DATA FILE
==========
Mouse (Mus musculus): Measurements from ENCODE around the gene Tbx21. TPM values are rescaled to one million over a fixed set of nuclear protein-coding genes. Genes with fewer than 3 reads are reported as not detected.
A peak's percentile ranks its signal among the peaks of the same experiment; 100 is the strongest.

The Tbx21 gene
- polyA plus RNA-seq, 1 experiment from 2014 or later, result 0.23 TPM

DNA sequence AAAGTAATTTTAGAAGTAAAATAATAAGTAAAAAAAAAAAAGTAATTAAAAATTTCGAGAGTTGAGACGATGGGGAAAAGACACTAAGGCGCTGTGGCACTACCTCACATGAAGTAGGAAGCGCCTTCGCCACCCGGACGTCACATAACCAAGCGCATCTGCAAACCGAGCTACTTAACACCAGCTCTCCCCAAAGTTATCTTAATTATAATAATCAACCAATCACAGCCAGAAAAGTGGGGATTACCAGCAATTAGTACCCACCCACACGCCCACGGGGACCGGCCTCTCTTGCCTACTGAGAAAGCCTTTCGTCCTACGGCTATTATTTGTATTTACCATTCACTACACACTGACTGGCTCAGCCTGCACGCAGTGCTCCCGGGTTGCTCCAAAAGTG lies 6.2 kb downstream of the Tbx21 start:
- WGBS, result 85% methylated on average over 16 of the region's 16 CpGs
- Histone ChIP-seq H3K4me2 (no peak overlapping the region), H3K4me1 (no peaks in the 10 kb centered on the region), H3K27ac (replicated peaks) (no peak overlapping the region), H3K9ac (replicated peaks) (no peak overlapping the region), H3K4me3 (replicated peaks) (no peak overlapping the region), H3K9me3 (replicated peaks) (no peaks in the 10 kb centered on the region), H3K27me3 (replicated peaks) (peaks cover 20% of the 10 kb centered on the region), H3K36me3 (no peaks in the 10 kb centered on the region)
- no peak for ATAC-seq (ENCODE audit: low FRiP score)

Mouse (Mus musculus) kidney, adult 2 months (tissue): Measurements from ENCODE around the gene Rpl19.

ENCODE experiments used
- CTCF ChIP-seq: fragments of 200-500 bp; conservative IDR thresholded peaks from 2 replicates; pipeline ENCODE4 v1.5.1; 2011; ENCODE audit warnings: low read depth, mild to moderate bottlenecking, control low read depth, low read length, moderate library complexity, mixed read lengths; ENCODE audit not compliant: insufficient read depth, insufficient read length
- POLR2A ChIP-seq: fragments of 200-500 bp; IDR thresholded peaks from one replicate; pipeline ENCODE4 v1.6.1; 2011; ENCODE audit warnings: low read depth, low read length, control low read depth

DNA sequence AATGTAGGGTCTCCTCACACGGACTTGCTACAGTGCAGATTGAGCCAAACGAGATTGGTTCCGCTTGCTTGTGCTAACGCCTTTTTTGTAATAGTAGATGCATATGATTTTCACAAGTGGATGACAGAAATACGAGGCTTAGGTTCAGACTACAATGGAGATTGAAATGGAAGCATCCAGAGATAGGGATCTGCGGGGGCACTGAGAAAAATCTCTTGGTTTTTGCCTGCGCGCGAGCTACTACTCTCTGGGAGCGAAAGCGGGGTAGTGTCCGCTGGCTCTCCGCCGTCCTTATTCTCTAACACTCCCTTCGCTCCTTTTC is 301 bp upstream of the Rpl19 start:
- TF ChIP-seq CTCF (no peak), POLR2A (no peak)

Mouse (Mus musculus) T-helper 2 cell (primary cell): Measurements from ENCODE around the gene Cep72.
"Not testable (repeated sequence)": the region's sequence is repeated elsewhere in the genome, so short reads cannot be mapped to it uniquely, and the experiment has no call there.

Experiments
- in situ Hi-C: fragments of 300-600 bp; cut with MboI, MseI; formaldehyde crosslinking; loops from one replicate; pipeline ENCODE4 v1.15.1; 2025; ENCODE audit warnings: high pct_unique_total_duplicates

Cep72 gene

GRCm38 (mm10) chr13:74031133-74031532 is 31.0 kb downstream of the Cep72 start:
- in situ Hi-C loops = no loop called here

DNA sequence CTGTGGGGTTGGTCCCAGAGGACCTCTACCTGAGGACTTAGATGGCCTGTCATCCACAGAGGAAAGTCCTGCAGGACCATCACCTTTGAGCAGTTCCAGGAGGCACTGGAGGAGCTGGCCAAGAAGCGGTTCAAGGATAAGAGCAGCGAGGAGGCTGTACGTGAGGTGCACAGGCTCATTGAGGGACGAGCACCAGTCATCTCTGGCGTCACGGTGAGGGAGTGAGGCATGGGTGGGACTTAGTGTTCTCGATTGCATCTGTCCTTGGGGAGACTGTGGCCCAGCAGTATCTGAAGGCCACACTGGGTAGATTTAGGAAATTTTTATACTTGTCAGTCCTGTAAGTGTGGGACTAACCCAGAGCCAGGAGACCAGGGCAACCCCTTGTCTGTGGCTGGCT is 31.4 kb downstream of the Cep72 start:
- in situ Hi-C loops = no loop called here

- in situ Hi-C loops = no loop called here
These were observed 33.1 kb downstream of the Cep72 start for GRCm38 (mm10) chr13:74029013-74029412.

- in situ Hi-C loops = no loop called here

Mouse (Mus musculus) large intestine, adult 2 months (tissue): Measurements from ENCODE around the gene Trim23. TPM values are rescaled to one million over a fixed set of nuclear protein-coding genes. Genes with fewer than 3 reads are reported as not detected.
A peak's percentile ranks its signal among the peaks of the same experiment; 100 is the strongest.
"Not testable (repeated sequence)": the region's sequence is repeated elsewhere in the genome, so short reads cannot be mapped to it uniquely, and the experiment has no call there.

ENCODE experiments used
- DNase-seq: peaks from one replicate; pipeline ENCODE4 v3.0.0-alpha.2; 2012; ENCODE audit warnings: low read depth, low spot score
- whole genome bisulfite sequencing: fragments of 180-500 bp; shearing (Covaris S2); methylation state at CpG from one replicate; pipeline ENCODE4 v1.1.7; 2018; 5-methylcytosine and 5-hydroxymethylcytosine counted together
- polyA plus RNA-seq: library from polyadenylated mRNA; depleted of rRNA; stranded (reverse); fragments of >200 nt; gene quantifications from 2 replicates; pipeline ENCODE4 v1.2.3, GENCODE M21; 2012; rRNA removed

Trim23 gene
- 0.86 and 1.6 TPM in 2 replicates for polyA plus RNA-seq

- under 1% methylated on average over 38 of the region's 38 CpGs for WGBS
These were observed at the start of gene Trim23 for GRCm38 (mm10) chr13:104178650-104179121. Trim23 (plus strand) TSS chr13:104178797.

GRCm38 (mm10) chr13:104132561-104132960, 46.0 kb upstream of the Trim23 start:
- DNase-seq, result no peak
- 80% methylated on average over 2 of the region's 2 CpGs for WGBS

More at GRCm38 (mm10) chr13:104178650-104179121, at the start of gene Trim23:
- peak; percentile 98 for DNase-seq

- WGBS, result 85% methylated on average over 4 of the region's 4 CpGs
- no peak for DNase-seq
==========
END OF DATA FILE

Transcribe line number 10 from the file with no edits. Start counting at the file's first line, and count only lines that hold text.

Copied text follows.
ENCODE experiments used